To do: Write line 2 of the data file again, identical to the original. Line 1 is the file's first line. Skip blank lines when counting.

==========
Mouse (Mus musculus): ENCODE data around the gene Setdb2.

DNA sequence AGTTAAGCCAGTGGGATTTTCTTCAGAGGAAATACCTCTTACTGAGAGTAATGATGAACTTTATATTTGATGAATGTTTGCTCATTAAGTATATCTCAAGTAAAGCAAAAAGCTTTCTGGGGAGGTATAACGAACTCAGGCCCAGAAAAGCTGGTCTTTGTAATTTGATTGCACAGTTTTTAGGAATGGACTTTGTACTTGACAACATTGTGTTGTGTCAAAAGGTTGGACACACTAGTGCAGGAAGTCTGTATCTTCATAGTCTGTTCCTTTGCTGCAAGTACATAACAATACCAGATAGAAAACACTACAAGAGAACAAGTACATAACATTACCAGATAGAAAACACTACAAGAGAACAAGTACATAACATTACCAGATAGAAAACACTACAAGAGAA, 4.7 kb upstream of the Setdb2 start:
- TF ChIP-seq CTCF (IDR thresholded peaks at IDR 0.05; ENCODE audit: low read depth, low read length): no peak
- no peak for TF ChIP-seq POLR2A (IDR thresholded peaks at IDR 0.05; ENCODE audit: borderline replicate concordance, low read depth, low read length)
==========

DNA sequence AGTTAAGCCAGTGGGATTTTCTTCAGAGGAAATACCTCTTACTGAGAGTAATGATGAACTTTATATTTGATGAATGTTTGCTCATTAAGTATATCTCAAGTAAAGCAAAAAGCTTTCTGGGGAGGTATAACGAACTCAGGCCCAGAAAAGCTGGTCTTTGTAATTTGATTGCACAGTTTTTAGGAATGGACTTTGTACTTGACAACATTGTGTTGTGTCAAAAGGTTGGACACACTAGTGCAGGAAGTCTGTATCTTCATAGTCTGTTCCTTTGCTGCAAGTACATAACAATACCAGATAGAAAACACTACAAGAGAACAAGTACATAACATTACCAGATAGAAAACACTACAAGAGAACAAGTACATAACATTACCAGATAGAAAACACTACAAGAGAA, 4.7 kb upstream of the Setdb2 start: